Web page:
Dan Campbell lost his aggressiveness, and Lions lost game to the Minnesota Vikings
The Detroit Lions lost their aggressiveness late in the fourth quarter against the Vikings, and left US Bank Stadium with a loss.
For most of the game Sunday, the Detroit Lions looked up to the task of ending a 10-game overall road losing streak and a streak of losses on the road in Minnesota. The defense was mostly solid, and the offense was a mix of good and aggressive.
Perhaps spurred by Austin Siebert’s doink of a 48-yard field goal attempt off the right upright after the first drive, Dan Campbell decided to be aggressive. Due in part to struggling to convert third downs (3-for-16 for the game), the Lions went for it six times on fourth down on Sunday, converting four. That fit the template of last season, when Campbell routinely threw caution to the wind and went for it on fourth down a single-season league record number of times.
The Lions led 14-0 early and 24-14 late, as the defense fell short in some moments and cornerback Amani Oruwariye practically begged to be benched with multiple penalties. But with an opportunity to put the game away, Campbell lost his aggressiveness.
Dan Campbell loses his aggressiveness, and Lions lose game to the Vikings
The Lions went for it on 4th-and-1 from the Vikings’ 31-yard line with less than four minutes left. Jamaal Williams was stuffed, and Minnesota took over at their own-30 with an opportunity to tie the game or take the lead.
But the Lions defense held, as Minnesota was in a four-down situation and didn’t convert.
The Lions got it into Vikings’ territory, then had a fourth-and-4 at the Minnesota 36. But Campbell elected to have Seibert attempt a field goal, toward the end of US Bank Stadium that apparently had doors open and where air flow had seemingly impacted previous kicks.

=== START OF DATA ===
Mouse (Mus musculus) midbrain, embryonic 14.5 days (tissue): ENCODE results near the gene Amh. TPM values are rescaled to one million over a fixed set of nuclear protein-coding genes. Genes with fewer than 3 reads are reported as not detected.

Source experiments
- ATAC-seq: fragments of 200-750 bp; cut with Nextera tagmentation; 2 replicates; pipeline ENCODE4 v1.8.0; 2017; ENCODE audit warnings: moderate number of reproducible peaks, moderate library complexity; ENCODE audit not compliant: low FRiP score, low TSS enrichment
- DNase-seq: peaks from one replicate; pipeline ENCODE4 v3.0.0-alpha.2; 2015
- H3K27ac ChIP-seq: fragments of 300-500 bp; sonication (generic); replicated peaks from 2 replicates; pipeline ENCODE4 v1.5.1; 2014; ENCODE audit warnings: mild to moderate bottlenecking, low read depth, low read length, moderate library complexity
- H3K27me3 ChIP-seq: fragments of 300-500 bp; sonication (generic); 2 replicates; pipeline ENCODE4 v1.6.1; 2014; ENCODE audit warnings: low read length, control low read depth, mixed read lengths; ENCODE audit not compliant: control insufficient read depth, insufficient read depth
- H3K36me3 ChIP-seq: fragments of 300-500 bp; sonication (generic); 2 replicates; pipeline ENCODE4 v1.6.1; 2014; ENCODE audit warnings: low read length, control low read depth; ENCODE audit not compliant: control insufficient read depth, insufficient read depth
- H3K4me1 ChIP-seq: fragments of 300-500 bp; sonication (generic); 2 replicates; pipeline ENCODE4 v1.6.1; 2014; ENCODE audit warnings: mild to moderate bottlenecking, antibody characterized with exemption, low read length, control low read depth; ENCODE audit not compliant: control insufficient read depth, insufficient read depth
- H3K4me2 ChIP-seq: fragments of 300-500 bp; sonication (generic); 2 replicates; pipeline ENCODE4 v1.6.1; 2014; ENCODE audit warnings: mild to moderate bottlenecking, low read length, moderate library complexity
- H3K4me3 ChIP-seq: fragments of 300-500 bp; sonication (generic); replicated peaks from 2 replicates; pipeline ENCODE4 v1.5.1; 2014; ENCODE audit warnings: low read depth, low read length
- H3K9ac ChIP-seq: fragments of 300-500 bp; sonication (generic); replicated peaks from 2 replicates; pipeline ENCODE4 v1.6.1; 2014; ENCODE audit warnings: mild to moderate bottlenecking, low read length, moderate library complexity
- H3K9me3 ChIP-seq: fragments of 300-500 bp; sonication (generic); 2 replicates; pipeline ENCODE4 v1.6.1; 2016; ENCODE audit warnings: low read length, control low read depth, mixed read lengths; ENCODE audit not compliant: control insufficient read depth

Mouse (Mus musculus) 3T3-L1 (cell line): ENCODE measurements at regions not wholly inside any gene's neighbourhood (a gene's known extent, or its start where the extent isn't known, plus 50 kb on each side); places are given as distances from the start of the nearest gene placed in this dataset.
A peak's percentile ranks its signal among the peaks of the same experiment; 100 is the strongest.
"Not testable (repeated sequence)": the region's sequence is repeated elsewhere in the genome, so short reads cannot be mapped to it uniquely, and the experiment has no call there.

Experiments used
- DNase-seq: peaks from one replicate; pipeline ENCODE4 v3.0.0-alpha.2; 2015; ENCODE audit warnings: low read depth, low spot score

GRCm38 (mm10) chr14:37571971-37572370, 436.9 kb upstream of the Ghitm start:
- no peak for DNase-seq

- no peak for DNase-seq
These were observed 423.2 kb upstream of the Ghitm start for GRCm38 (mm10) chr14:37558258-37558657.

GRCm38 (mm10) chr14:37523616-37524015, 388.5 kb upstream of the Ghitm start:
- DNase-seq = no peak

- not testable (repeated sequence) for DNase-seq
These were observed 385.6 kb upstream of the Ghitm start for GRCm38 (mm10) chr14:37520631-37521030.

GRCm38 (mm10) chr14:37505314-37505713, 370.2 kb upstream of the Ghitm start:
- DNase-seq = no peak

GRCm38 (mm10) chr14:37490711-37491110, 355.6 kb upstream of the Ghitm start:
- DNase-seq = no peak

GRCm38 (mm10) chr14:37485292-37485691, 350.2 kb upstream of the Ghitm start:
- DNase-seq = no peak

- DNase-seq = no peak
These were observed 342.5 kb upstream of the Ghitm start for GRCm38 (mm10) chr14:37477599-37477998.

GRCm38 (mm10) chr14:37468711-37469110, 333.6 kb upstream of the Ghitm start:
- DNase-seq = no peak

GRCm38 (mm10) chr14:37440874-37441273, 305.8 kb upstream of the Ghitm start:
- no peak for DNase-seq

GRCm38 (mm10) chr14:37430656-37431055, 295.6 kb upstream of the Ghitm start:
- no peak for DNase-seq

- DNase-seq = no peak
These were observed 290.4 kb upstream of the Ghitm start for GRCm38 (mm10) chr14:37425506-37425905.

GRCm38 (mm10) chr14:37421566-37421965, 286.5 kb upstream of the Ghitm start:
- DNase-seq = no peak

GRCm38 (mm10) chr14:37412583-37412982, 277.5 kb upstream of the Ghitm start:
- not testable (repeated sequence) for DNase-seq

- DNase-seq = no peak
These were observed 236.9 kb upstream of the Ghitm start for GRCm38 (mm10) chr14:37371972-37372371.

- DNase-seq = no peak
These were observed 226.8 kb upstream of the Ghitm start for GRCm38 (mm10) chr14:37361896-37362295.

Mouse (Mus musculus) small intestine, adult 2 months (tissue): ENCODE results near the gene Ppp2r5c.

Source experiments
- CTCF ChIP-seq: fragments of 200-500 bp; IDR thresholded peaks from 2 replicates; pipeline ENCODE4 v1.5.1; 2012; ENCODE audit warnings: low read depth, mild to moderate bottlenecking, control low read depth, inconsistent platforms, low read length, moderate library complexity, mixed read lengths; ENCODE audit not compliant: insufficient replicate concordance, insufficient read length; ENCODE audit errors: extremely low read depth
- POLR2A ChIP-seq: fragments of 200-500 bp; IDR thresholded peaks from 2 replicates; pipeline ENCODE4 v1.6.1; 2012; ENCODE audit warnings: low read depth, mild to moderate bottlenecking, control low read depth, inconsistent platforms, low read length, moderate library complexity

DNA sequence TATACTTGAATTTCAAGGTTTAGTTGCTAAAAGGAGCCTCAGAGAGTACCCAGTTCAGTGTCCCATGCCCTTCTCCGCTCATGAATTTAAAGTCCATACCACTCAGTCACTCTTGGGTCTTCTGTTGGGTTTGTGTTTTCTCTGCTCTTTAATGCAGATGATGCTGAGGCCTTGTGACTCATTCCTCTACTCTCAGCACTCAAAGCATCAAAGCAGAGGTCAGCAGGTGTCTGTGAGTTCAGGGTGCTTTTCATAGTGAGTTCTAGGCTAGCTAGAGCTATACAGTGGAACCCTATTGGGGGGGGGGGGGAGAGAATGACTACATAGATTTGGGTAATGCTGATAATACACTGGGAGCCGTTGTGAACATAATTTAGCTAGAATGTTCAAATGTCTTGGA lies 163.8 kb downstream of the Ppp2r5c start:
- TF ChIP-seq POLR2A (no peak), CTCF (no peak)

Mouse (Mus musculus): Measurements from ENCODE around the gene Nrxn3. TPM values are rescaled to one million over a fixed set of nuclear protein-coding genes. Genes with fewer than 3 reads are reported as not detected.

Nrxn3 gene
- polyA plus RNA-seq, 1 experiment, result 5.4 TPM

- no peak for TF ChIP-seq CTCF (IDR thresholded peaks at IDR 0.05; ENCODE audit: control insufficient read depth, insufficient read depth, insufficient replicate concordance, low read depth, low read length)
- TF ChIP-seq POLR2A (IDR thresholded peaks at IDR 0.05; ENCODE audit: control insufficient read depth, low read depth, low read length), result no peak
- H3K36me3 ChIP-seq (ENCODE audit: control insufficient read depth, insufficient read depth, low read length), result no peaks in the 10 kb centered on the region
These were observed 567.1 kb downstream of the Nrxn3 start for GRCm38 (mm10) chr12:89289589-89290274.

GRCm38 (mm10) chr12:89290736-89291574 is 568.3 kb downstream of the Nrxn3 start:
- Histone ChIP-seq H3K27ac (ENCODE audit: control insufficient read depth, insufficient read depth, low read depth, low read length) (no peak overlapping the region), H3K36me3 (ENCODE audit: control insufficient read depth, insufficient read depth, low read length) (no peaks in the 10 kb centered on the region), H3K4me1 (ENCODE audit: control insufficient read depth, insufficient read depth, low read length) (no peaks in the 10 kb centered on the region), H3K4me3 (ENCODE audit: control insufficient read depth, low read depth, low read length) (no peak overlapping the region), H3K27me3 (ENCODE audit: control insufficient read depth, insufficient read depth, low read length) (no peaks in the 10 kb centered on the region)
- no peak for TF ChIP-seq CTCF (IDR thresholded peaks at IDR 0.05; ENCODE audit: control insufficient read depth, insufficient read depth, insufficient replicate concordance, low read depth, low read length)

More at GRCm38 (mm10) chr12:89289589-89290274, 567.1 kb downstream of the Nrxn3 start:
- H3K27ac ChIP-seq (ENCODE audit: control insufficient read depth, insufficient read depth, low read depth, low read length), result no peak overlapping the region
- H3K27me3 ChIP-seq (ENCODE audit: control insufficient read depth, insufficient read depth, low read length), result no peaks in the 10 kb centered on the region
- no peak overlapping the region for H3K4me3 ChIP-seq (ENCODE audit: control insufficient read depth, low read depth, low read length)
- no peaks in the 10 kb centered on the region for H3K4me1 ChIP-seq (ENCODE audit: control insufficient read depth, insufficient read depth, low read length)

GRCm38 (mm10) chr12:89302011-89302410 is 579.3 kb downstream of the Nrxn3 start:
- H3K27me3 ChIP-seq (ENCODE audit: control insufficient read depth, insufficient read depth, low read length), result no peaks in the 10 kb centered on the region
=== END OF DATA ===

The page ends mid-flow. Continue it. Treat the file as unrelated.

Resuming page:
Siebert missed the 54-yard attempt, and the Vikings covered 56 yards on back-to-back completions from Kirk Cousins to K.J. Osborn to take a 28-24 lead they held onto.
Williams being stopped on the previous fourth down is an easy reason for a “try to get points” approach on the final fourth down situation. But that leaves aside that it was hardly guaranteed with a 54-yard kick, which is no chip shot in perfect conditions. And it was also toward a tricky end of the stadium.
It’s easy to be aggressive when you’re a 3-13-1 team with no expectations, as the Lions were last year. It’s different to be aggressive when there’s something actually at stake, like winning or losing a game against a division opponent.
Without diving into probability metrics, there wasn’t much difference between the two worst-case scenarios–a missed field goal and a failed fourth down attempt-for the Lions in that final fourth down situation. And Campbell put his tail between his legs to try a field goal that Seibert, to no fault of his own and with no knock on his ability, was going to have a tough time making.
Scratch the not diving into probability metrics thing, since there’s this.
Via Seth Walder of ESPN analytics:
"Dan Campbell has made a lot of good decisions on 4th down, but late Sunday against the Vikings he made a costly error. Campbell elected to attempt a FG while up 3 points on 4th-and-4 at the Vikings’ 36. Win probabilities from ESPN’s model based on the decision: Go: 89.6% Kick: 85.4% Punt: 90.0% So the model slightly preferred punt as the best option over going for it. But it substantially preferred either over attempting the FG. The difference between being up 3 and 6 late is very small."
Sometimes coaches set their teams up to lose. By leaving his aggressiveness in his pocket at the most critical moment on Sunday, and I suppose not punting, Campbell set the Lions up to lose and to their credit the Vikings made him pay.